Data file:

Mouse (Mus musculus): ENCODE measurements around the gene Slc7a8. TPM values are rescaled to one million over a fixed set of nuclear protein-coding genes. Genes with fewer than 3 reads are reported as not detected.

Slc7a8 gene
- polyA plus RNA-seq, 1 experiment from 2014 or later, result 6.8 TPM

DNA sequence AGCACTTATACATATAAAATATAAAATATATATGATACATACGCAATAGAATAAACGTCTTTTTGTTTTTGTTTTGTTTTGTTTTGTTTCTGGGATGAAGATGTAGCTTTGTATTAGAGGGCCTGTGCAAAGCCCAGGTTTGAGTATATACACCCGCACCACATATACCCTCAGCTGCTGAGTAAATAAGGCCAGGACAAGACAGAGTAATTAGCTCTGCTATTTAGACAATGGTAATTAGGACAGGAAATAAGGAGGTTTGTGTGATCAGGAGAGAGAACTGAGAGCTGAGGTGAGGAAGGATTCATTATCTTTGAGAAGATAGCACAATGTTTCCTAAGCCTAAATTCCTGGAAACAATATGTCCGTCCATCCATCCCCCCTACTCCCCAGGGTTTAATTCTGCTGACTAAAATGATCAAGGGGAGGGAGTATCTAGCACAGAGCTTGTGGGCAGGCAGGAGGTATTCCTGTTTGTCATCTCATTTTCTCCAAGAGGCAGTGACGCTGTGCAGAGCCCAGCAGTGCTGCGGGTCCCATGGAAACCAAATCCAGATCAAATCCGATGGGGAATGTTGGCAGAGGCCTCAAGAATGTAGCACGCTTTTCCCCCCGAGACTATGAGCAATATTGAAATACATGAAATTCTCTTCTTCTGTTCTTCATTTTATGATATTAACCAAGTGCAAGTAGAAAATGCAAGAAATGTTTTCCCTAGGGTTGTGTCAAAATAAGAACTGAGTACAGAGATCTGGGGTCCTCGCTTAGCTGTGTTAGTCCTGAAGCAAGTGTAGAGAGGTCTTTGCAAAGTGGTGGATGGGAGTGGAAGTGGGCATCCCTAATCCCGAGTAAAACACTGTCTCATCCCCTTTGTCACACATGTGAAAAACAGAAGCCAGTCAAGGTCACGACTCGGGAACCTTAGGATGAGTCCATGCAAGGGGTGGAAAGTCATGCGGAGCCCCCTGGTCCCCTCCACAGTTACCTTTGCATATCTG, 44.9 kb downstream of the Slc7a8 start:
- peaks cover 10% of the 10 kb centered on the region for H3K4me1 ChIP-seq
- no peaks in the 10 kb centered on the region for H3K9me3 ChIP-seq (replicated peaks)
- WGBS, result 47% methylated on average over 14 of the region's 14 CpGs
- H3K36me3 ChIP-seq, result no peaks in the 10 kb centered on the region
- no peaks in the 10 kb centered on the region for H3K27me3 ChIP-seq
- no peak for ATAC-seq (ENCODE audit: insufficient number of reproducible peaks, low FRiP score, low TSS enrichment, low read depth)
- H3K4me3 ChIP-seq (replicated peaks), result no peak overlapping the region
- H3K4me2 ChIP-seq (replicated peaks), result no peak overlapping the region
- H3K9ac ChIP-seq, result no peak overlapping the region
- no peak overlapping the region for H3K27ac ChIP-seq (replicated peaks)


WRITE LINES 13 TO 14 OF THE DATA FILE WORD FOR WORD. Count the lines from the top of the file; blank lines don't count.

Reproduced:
- H3K9ac ChIP-seq, result no peak overlapping the region
- no peak overlapping the region for H3K27ac ChIP-seq (replicated peaks)